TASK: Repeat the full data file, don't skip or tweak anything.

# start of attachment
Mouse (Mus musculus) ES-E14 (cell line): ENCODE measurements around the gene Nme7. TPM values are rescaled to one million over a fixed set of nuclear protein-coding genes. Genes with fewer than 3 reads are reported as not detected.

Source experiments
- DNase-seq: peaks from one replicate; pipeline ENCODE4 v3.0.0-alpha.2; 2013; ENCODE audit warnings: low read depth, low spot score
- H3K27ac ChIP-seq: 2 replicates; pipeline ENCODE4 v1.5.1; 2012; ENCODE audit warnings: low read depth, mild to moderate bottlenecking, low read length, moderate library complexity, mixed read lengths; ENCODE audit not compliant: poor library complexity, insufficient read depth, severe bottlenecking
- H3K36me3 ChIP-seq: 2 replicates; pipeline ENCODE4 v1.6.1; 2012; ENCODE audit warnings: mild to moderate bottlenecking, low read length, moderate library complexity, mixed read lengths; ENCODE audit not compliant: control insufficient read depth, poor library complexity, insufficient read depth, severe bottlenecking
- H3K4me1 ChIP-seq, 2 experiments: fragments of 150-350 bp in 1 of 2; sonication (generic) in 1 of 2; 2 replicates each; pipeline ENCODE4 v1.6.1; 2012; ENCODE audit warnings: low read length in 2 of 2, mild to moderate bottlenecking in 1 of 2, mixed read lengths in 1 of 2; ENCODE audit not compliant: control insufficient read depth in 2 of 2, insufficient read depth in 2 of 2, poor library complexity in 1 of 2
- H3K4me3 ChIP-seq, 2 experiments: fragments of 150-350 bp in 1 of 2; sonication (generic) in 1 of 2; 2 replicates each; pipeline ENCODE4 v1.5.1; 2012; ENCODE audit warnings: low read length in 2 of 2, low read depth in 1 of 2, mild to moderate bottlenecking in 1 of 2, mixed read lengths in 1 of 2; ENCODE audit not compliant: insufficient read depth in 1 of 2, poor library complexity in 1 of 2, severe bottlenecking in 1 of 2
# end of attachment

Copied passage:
Mouse (Mus musculus) ES-E14 (cell line): ENCODE measurements around the gene Nme7. TPM values are rescaled to one million over a fixed set of nuclear protein-coding genes. Genes with fewer than 3 reads are reported as not detected.

Source experiments
- DNase-seq: peaks from one replicate; pipeline ENCODE4 v3.0.0-alpha.2; 2013; ENCODE audit warnings: low read depth, low spot score
- H3K27ac ChIP-seq: 2 replicates; pipeline ENCODE4 v1.5.1; 2012; ENCODE audit warnings: low read depth, mild to moderate bottlenecking, low read length, moderate library complexity, mixed read lengths; ENCODE audit not compliant: poor library complexity, insufficient read depth, severe bottlenecking
- H3K36me3 ChIP-seq: 2 replicates; pipeline ENCODE4 v1.6.1; 2012; ENCODE audit warnings: mild to moderate bottlenecking, low read length, moderate library complexity, mixed read lengths; ENCODE audit not compliant: control insufficient read depth, poor library complexity, insufficient read depth, severe bottlenecking
- H3K4me1 ChIP-seq, 2 experiments: fragments of 150-350 bp in 1 of 2; sonication (generic) in 1 of 2; 2 replicates each; pipeline ENCODE4 v1.6.1; 2012; ENCODE audit warnings: low read length in 2 of 2, mild to moderate bottlenecking in 1 of 2, mixed read lengths in 1 of 2; ENCODE audit not compliant: control insufficient read depth in 2 of 2, insufficient read depth in 2 of 2, poor library complexity in 1 of 2
- H3K4me3 ChIP-seq, 2 experiments: fragments of 150-350 bp in 1 of 2; sonication (generic) in 1 of 2; 2 replicates each; pipeline ENCODE4 v1.5.1; 2012; ENCODE audit warnings: low read length in 2 of 2, low read depth in 1 of 2, mild to moderate bottlenecking in 1 of 2, mixed read lengths in 1 of 2; ENCODE audit not compliant: insufficient read depth in 1 of 2, poor library complexity in 1 of 2, severe bottlenecking in 1 of 2